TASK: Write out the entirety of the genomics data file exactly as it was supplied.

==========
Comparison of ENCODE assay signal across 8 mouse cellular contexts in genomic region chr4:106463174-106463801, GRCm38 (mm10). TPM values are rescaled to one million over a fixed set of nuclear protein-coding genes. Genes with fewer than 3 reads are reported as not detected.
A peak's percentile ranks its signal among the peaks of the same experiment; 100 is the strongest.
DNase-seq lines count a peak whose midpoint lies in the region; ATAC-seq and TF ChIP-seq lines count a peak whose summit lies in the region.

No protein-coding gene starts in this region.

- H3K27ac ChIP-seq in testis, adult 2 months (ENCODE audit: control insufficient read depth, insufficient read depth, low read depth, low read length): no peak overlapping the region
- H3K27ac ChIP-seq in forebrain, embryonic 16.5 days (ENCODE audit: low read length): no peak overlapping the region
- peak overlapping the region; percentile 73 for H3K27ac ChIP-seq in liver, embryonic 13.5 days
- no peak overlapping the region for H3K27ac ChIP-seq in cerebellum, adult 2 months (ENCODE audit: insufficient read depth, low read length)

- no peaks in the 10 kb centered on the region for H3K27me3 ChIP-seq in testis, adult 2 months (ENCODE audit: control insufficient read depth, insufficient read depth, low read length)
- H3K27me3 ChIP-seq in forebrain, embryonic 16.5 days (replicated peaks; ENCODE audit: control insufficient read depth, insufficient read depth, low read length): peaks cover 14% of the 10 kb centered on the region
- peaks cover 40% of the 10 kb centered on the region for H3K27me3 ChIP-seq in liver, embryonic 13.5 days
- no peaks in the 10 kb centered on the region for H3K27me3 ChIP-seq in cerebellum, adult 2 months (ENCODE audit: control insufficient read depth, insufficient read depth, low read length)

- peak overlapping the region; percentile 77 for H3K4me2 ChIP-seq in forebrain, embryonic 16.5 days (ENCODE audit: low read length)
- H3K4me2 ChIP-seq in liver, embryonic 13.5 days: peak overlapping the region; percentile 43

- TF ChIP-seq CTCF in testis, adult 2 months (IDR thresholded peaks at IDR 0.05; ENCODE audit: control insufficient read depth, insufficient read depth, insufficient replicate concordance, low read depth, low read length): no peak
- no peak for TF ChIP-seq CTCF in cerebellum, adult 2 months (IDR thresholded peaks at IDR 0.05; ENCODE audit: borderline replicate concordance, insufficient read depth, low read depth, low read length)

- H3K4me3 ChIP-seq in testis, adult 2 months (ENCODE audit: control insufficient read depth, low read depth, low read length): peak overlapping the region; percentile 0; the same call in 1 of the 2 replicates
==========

Comparison of ENCODE assay signal across 8 mouse cellular contexts in genomic region chr4:106463174-106463801, GRCm38 (mm10). TPM values are rescaled to one million over a fixed set of nuclear protein-coding genes. Genes with fewer than 3 reads are reported as not detected.
A peak's percentile ranks its signal among the peaks of the same experiment; 100 is the strongest.
DNase-seq lines count a peak whose midpoint lies in the region; ATAC-seq and TF ChIP-seq lines count a peak whose summit lies in the region.

No protein-coding gene starts in this region.

- H3K27ac ChIP-seq in testis, adult 2 months (ENCODE audit: control insufficient read depth, insufficient read depth, low read depth, low read length): no peak overlapping the region
- H3K27ac ChIP-seq in forebrain, embryonic 16.5 days (ENCODE audit: low read length): no peak overlapping the region
- peak overlapping the region; percentile 73 for H3K27ac ChIP-seq in liver, embryonic 13.5 days
- no peak overlapping the region for H3K27ac ChIP-seq in cerebellum, adult 2 months (ENCODE audit: insufficient read depth, low read length)

- no peaks in the 10 kb centered on the region for H3K27me3 ChIP-seq in testis, adult 2 months (ENCODE audit: control insufficient read depth, insufficient read depth, low read length)
- H3K27me3 ChIP-seq in forebrain, embryonic 16.5 days (replicated peaks; ENCODE audit: control insufficient read depth, insufficient read depth, low read length): peaks cover 14% of the 10 kb centered on the region
- peaks cover 40% of the 10 kb centered on the region for H3K27me3 ChIP-seq in liver, embryonic 13.5 days
- no peaks in the 10 kb centered on the region for H3K27me3 ChIP-seq in cerebellum, adult 2 months (ENCODE audit: control insufficient read depth, insufficient read depth, low read length)

- peak overlapping the region; percentile 77 for H3K4me2 ChIP-seq in forebrain, embryonic 16.5 days (ENCODE audit: low read length)
- H3K4me2 ChIP-seq in liver, embryonic 13.5 days: peak overlapping the region; percentile 43

- TF ChIP-seq CTCF in testis, adult 2 months (IDR thresholded peaks at IDR 0.05; ENCODE audit: control insufficient read depth, insufficient read depth, insufficient replicate concordance, low read depth, low read length): no peak
- no peak for TF ChIP-seq CTCF in cerebellum, adult 2 months (IDR thresholded peaks at IDR 0.05; ENCODE audit: borderline replicate concordance, insufficient read depth, low read depth, low read length)

- H3K4me3 ChIP-seq in testis, adult 2 months (ENCODE audit: control insufficient read depth, low read depth, low read length): peak overlapping the region; percentile 0; the same call in 1 of the 2 replicates